US singer Pharrell faces BDS protest at South African concert

CAPE TOWN (AFP) -- Grammy award-winning American musician Pharrell Williams will face a protest by thousands of Palestinian supporters at a concert in Cape Town on Monday, organizers of the demonstration said.

Members of pro-Palestinian group Boycotts, Divestment and Sanctions (BDS) are campaigning against the singer's partnership with major South African retail group Woolworths, over its imports from Israel.

The South African branch of the BDS movement vowed to hold "the largest protest any artist would have faced since the end of apartheid" at Pharrell's concert at Cape Town's Grand West Casino.

On Friday the group won a court battle against an attempt by Cape Town authorities to limit the number of demonstrators to 150, and said it expected 40,000 people to turn out.

Earlier this year, Pharrell became Woolworths' new style director "in a ground-breaking collaboration across a series of sustainability-focused projects," the upmarket retailer said.

BDS accuses Woolworths of "violating international law" by importing produce from Israel agricultural companies likely to have " illegal operations or dealings" in Israeli settlements in the occupied Palestinian territory.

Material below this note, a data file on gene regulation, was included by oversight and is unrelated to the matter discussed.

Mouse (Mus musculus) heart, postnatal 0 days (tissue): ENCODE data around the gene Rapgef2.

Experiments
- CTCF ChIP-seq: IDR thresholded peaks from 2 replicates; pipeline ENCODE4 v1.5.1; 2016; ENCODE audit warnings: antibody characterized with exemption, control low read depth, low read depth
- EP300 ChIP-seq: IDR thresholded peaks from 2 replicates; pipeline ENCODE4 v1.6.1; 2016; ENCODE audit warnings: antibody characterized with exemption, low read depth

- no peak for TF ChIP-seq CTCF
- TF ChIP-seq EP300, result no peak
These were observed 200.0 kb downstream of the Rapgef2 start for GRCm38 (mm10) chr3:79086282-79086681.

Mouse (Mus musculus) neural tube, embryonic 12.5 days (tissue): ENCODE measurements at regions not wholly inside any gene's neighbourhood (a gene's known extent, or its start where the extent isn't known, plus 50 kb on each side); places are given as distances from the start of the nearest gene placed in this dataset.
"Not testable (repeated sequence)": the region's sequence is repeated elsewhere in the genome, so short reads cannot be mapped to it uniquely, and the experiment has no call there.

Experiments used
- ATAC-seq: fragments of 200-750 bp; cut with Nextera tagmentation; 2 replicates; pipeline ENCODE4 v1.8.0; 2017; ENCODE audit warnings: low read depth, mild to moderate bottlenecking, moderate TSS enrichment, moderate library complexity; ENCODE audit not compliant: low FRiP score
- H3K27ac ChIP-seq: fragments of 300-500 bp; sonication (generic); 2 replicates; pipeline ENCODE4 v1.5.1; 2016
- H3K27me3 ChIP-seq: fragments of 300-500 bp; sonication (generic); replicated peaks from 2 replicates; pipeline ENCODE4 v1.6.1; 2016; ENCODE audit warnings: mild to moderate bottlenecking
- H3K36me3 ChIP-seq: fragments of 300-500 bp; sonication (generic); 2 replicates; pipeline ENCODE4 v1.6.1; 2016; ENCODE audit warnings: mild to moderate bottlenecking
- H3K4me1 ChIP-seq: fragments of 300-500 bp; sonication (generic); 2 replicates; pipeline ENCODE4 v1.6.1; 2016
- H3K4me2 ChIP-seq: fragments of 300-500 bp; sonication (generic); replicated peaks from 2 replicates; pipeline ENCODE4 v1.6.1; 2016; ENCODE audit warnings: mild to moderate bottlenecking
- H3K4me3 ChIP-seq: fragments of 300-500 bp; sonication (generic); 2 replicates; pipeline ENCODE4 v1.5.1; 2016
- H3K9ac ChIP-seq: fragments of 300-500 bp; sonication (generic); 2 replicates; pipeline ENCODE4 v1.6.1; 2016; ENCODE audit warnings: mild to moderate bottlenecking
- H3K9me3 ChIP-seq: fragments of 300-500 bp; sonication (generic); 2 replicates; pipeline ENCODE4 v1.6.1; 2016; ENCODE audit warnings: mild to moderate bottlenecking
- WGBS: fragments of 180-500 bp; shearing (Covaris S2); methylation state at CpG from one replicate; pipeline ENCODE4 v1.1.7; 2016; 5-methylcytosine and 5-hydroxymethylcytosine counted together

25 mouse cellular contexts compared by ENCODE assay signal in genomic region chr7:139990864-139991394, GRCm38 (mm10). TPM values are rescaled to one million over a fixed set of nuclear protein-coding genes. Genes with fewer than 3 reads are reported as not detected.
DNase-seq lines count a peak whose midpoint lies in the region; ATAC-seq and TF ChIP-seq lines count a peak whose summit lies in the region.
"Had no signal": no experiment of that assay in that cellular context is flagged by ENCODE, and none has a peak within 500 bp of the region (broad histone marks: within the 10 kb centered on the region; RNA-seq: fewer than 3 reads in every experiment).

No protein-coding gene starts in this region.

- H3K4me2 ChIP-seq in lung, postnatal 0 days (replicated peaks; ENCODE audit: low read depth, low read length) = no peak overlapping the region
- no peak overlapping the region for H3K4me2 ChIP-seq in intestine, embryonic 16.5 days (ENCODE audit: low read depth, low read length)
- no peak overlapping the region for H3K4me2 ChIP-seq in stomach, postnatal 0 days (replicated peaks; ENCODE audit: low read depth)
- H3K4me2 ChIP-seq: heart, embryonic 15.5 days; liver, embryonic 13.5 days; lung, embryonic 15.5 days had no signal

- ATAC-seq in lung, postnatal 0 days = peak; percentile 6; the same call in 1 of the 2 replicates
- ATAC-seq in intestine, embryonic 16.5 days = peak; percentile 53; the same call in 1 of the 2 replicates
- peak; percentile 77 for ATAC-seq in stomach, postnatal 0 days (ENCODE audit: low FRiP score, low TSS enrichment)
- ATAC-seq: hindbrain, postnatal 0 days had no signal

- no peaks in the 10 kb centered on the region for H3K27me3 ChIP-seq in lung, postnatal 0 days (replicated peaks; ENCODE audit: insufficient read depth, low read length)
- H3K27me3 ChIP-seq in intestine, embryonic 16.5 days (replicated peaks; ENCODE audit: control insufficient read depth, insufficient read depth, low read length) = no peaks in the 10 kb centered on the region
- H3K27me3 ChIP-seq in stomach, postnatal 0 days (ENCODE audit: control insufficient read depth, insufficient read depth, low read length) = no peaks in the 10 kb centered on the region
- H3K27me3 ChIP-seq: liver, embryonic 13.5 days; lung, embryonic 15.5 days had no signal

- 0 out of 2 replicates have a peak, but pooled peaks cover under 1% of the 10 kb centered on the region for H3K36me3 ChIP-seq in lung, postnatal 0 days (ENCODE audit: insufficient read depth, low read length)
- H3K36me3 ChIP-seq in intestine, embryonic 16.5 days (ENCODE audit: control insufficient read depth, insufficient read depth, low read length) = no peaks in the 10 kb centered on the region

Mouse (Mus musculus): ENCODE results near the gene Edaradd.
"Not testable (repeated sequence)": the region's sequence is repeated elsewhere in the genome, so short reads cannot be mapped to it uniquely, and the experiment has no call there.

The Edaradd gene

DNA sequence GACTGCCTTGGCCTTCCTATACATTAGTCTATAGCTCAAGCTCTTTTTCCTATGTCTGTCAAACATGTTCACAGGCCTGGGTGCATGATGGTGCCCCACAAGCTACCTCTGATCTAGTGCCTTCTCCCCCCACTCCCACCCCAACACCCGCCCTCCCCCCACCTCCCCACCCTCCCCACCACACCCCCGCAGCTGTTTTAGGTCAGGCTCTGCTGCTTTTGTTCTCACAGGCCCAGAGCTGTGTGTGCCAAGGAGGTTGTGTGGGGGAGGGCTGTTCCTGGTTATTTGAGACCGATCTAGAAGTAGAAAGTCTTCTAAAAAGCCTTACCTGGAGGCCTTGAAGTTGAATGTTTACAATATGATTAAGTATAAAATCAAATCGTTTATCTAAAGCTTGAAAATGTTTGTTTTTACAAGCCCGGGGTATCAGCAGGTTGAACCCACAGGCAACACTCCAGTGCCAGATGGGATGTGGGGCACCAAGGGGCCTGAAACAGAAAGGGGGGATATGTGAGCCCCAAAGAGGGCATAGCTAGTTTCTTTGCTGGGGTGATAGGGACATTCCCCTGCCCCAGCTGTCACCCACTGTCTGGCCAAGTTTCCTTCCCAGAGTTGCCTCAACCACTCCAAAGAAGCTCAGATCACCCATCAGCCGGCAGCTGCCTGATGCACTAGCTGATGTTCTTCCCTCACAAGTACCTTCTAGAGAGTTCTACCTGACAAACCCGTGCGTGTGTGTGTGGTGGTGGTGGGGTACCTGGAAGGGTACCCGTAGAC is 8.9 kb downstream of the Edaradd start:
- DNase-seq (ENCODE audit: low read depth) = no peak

The movement has said: "While the individual Woolworths cherry may not come from an illegal Israeli settlement, the supplier in all likelihood according to various reports, has activities in the settlements."

Woolworths denies that its produce comes from settlements, and says less than 0.1 percent of its food products are sourced from Israel, and the imports comply fully with South African government guidelines.

Pharrell shot to stardom in 2014 with his global hit "Happy," which sparked a wave of cover videos on the Internet.

BDS said that if Pharrell wanted to make the world "happy," he should join "the growing list of artists from Stevie Wonder to Lauryn Hill, Alice Walker, Roger Waters and others who have backed the non-violent BDS movement."

Ma'an staff contributed to this report.